Anthony Roberts has been researching anabolic steroids for over a decade and is the author of the new book, Anabolic Steroids: Ultimate Research Guide . He began his research at the age of seventeen while he was a competitive martial artist, ultimately winning a silver medal in his state martial arts tournament in the black belt division.
His firsthand experience in steroids began after he switched sports and began playing rugby, in which he ultimately made two consecutive appearances at the hooker position in the national collegiate all-star games. Along the way to his two national appearances, he won Player of the Year at his university and started every single game for all four years, spending every year since the end of the first as the team captain.
The logic for this myth actually makes a lot of sense – receptor down-regulation is pretty obvious when you drink a cup of coffee every day for a month, then find you need to keep increasing the size to get the same “kick”. We see (and feel) this receptor downgrade with caffeine, clenbuterol, ephedrine and a ton of other stuff, so it’s logical to think that we’re seeing the same thing with steroids. Sadly, the science tells us otherwise. Steroids actually do the opposite – they up-regulate your androgen receptors. It’s wrong to think about androgen receptors as permanent receptacles for the androgen ligand (sort of like a fixed electrical outlet in your house). In reality, your androgen receptors are constantly being turned over. When unattached to an androgen they have a half life of approximately three hours and are ultimately replaced with new ones. However, in the presence of an androgen (i.e. when they’re attached), they become more sensitive, their half life is doubled and the amount of new receptors being formed also increases substantially. It’s also important to remember that AR-mediated effects are not the whole story when it comes to anabolic steroid activity in the body. There are still a host of other effects that have little to nothing at all to do with AR, known as non-AR dependent effects, which include central nervous system stimulation and a host of other anabolic and potentially anabolic activities. But that still leaves us with the question of why our gains seem to slow down after a few cycles, and why we need to keep upping the dose. In truth, the answer probably has more to do with the body attempting to return to homeostasis through other mechanisms than it has with the androgen receptor per se. Still, if you’re worried about your androgen receptors you can take some L-Carnitine L-Tartrate, a nutritional supplement that has been shown to increase androgen receptors (it was included in Anavite, from Gaspari Nutrition, for this exact reason).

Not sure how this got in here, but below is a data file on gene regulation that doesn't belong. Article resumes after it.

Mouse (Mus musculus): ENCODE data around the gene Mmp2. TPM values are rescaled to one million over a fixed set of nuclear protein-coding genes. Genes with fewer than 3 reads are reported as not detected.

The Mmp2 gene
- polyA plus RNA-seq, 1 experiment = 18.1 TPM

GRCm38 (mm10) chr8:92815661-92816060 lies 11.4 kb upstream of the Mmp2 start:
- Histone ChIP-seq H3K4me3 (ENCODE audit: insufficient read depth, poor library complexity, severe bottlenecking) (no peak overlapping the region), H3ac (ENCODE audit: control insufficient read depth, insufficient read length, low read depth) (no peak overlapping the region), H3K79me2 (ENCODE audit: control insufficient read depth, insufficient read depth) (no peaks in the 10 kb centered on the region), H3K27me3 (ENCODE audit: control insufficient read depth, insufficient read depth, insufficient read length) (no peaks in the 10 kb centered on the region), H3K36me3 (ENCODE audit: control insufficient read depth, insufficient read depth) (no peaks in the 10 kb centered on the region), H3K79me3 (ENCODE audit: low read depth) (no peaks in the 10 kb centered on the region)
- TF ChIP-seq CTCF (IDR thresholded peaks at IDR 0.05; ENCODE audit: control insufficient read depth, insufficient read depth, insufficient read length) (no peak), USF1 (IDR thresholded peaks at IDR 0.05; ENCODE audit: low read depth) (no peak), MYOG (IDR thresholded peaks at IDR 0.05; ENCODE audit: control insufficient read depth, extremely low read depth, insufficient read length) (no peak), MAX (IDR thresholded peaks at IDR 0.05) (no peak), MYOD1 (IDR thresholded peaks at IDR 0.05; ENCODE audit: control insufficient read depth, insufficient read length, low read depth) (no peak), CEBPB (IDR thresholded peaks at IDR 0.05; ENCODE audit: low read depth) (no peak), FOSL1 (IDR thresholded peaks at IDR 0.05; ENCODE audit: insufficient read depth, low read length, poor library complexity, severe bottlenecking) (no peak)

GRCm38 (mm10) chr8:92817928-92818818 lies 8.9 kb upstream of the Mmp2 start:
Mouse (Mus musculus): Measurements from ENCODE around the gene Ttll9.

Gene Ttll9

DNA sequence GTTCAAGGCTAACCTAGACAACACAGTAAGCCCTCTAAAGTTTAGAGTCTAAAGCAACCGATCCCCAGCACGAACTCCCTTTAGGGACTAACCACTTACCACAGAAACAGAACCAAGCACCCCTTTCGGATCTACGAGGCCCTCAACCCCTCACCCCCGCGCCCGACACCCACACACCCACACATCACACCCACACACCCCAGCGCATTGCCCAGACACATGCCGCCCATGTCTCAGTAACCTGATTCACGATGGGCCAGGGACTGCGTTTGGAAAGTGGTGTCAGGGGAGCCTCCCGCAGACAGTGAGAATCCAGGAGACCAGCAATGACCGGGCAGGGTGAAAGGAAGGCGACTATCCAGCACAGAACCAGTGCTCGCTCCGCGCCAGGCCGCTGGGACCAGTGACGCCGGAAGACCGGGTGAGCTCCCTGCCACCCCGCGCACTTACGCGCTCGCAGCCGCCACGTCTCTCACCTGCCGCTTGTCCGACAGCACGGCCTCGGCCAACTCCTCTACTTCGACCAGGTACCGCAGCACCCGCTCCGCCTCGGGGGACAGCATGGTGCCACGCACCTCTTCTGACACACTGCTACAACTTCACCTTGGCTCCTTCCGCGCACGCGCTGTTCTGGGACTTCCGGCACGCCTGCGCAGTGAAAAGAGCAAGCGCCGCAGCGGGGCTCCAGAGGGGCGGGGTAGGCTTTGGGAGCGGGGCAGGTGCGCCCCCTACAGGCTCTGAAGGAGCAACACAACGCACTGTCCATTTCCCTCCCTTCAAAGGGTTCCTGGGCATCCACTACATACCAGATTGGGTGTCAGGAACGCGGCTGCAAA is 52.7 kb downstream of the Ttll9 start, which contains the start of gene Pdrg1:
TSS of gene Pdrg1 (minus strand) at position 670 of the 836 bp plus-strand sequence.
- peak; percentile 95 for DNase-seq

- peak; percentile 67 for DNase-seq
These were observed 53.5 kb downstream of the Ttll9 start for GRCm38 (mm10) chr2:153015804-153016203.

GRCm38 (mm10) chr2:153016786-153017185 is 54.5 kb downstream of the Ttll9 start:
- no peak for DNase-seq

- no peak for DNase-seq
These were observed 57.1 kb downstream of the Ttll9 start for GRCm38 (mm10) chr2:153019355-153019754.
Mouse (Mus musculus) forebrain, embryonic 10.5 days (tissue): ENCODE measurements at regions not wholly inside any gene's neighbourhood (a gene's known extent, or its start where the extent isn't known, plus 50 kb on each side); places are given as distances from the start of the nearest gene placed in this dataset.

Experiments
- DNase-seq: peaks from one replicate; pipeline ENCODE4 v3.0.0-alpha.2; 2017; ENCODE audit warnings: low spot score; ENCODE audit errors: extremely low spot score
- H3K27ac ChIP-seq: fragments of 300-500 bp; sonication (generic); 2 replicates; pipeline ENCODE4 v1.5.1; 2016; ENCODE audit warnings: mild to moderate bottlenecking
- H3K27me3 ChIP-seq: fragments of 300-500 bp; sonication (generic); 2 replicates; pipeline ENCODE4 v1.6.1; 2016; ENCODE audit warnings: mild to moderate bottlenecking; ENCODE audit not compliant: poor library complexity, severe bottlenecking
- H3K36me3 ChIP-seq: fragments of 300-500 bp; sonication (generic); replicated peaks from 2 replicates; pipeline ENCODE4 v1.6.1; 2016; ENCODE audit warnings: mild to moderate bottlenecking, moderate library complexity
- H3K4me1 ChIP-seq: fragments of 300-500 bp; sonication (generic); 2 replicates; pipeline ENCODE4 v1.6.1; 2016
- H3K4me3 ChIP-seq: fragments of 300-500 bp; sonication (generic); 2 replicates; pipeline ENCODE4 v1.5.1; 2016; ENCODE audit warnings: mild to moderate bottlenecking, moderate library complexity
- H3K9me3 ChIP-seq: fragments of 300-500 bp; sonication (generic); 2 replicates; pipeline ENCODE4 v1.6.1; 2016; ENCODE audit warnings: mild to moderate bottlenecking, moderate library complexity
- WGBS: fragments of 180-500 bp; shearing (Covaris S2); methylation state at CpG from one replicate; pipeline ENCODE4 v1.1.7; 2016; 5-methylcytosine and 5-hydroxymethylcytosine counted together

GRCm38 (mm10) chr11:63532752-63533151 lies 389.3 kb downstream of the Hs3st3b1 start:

Anthony Roberts has been researching anabolic steroids for over a decade and is the author of “ Anabolic Steroids: Ultimate Research Guide,” addition to the ebook “ Beyond Steroids,” and is the co-author of the book “ Jekyll to Hyde: Physique Transformation from Both sides of the Force.” His latest book, Generation S, is in the final stages of publishing and will be released shortly by ECW Press.